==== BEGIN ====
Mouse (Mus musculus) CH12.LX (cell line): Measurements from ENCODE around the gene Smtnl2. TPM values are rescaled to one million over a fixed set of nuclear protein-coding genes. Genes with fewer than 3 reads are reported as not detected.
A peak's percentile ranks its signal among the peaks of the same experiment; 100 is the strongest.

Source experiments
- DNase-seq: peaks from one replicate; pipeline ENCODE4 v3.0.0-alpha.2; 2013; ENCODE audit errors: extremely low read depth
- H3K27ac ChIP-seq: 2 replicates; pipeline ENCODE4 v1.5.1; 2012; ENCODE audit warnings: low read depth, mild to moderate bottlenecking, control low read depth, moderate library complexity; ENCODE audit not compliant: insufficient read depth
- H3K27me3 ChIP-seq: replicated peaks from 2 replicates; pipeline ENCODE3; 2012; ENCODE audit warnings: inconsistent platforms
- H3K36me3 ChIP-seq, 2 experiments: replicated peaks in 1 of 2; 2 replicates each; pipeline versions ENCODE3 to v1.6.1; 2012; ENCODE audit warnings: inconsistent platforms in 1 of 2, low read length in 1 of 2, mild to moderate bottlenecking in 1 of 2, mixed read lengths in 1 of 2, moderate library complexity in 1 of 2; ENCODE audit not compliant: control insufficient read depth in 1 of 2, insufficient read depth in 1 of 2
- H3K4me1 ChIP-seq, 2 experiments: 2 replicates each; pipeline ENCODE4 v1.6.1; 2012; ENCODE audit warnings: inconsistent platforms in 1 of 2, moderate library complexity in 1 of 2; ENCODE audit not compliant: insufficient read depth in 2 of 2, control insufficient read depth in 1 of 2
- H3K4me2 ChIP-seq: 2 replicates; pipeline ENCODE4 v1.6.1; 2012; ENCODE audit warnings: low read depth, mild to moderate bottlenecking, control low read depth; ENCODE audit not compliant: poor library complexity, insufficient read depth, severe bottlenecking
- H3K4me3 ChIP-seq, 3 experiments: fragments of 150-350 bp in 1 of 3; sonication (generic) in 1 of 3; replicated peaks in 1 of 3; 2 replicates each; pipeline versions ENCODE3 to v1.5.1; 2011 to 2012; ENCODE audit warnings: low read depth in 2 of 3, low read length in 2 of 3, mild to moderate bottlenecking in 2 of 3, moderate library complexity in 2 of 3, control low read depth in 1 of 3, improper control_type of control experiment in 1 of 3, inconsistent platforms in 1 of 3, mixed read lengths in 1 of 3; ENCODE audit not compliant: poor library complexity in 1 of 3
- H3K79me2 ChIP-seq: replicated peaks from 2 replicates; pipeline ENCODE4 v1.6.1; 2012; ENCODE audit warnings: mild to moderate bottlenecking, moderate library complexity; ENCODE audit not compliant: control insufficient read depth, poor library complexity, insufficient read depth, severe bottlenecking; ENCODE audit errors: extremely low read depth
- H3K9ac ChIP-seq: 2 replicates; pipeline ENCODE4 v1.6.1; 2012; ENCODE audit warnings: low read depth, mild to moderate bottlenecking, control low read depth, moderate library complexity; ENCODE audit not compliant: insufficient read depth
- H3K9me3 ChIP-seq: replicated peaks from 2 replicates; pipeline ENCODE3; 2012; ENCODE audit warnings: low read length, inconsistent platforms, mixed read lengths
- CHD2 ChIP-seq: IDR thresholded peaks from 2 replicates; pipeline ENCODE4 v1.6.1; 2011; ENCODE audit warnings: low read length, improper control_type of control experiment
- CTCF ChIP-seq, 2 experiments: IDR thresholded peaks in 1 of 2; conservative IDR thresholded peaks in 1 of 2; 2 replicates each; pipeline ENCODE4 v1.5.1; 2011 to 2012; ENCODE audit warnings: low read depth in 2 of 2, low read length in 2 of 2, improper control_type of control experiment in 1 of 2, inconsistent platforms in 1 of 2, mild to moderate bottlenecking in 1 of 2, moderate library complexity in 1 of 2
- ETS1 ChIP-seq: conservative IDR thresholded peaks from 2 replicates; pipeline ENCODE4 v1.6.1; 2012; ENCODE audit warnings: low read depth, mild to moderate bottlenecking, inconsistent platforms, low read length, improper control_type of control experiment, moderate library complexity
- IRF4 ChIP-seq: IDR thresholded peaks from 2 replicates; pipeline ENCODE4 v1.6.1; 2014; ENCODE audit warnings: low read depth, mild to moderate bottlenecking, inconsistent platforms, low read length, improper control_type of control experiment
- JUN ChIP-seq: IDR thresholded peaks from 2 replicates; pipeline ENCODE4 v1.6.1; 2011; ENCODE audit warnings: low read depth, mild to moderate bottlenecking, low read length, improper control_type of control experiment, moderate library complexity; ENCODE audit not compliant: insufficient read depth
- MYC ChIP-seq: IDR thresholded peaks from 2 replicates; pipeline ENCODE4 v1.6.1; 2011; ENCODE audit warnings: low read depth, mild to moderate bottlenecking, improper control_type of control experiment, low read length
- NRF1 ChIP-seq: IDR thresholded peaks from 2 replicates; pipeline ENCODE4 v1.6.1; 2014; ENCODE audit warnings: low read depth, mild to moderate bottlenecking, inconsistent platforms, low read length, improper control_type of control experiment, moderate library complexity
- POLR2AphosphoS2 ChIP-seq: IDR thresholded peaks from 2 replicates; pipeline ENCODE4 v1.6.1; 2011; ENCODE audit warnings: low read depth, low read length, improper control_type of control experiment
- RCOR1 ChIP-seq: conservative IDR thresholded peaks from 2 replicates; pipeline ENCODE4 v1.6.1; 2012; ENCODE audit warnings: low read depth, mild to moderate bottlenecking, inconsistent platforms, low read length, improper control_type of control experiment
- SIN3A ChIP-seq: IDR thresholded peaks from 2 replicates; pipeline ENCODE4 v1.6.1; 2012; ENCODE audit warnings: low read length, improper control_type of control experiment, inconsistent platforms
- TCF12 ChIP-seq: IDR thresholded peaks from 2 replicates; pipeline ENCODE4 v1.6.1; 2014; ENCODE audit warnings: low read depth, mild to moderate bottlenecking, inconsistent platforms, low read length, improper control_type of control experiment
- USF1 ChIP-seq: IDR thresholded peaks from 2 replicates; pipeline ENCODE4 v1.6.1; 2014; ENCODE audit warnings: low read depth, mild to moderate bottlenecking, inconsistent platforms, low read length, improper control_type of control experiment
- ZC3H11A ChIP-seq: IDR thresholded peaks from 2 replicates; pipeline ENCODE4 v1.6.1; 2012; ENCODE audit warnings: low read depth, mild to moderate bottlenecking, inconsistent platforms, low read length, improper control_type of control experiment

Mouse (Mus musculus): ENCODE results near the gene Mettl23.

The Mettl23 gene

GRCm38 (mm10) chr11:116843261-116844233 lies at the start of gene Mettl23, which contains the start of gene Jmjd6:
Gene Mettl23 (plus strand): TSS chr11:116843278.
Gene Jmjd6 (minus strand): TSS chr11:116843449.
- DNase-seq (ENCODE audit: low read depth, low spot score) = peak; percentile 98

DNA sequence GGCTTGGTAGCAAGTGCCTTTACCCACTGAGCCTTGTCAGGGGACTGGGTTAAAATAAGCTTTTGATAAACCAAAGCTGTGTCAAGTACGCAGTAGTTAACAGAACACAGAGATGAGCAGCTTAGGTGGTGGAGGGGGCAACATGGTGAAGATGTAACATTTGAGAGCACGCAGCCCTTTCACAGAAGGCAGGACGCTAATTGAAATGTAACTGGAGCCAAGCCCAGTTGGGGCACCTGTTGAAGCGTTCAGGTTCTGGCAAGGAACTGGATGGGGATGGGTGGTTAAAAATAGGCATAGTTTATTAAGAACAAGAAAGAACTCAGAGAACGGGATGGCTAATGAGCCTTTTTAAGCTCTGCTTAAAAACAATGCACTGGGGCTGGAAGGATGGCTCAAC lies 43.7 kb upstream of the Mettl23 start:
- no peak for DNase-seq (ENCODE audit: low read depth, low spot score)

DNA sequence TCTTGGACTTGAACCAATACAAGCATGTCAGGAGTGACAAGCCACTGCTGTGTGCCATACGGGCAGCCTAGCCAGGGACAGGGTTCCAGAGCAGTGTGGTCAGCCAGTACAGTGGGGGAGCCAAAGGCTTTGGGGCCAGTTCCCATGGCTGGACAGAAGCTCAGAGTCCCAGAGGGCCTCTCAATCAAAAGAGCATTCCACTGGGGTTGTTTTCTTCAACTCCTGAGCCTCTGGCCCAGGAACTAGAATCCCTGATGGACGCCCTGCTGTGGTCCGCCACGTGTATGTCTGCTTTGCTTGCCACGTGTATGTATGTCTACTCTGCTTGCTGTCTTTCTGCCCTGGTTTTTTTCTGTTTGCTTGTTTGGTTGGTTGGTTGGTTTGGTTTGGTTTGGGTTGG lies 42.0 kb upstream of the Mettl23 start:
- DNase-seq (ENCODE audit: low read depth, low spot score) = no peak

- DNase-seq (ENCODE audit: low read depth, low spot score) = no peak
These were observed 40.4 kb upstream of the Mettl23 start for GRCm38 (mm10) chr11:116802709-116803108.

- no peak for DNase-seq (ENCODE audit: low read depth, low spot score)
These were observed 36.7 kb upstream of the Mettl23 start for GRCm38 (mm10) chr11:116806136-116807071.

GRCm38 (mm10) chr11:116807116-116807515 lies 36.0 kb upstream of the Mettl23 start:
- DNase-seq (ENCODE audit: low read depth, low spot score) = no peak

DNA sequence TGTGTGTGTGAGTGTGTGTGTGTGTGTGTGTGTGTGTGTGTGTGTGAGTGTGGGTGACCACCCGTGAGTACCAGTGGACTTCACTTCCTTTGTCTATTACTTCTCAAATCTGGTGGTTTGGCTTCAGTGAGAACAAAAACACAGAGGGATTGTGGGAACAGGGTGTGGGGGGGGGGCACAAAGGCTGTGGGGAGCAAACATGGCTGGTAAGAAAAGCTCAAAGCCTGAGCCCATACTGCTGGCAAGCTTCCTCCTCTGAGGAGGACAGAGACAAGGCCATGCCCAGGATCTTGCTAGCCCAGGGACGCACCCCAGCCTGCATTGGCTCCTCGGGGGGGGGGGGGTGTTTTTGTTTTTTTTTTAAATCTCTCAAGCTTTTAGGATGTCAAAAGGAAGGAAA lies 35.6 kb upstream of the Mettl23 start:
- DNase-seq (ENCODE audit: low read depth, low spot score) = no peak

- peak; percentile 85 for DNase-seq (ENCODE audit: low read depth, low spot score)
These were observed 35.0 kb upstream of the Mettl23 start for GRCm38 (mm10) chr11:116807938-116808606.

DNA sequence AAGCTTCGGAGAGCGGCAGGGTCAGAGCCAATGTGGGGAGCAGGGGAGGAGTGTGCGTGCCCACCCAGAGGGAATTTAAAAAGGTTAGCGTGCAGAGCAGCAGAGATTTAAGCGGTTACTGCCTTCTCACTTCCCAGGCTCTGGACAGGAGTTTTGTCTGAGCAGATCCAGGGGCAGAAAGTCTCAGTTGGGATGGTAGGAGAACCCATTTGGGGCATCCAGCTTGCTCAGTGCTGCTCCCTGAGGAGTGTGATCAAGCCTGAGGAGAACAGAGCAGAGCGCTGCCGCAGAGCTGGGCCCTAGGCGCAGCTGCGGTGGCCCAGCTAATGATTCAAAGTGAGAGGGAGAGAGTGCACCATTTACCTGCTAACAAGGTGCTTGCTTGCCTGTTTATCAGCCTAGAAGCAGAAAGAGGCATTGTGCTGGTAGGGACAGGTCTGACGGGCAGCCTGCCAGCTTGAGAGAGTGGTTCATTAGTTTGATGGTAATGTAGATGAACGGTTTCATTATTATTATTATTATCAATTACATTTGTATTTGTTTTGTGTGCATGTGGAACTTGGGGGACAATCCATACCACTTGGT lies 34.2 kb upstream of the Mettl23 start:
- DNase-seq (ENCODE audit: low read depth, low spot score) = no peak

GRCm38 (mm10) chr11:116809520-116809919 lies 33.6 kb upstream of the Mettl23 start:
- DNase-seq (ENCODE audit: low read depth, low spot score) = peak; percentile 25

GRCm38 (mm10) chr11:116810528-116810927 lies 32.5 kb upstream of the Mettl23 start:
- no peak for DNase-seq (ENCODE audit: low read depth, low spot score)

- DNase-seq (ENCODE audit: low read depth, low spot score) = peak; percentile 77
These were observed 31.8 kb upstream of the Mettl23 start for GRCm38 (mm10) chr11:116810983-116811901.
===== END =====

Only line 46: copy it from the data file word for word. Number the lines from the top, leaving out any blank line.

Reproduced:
These were observed 35.0 kb upstream of the Mettl23 start for GRCm38 (mm10) chr11:116807938-116808606.